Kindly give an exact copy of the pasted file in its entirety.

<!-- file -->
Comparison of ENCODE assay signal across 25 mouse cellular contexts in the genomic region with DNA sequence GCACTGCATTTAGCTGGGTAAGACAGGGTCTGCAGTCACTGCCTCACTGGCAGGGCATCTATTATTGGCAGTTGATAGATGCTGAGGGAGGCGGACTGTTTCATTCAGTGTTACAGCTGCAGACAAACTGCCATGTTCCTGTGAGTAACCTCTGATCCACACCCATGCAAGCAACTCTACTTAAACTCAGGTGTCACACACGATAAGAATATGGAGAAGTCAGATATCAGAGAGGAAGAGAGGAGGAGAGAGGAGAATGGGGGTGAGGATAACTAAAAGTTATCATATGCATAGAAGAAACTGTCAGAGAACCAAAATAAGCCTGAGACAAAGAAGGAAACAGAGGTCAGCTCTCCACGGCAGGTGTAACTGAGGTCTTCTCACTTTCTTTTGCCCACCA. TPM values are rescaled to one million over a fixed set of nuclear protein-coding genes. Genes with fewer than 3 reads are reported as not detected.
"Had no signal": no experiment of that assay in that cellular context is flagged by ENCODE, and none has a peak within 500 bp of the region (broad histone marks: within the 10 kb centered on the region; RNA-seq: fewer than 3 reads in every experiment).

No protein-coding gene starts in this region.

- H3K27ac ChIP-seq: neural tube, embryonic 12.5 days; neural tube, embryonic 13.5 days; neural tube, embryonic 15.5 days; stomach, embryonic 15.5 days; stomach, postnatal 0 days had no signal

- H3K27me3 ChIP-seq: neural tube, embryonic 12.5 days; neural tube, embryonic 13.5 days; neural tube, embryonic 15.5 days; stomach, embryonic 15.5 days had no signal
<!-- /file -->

Comparison of ENCODE assay signal across 25 mouse cellular contexts in the genomic region with DNA sequence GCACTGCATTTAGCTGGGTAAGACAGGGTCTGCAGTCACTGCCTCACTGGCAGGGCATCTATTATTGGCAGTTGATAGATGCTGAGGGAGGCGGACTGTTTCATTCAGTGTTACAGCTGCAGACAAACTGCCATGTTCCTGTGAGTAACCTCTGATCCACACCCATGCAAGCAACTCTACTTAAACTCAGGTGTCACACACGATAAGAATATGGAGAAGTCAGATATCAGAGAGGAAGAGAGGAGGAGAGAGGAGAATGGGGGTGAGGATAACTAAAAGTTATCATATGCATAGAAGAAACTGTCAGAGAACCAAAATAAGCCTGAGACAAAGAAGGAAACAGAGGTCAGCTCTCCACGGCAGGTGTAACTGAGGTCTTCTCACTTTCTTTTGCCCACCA. TPM values are rescaled to one million over a fixed set of nuclear protein-coding genes. Genes with fewer than 3 reads are reported as not detected.
"Had no signal": no experiment of that assay in that cellular context is flagged by ENCODE, and none has a peak within 500 bp of the region (broad histone marks: within the 10 kb centered on the region; RNA-seq: fewer than 3 reads in every experiment).

No protein-coding gene starts in this region.

- H3K27ac ChIP-seq: neural tube, embryonic 12.5 days; neural tube, embryonic 13.5 days; neural tube, embryonic 15.5 days; stomach, embryonic 15.5 days; stomach, postnatal 0 days had no signal

- H3K27me3 ChIP-seq: neural tube, embryonic 12.5 days; neural tube, embryonic 13.5 days; neural tube, embryonic 15.5 days; stomach, embryonic 15.5 days had no signal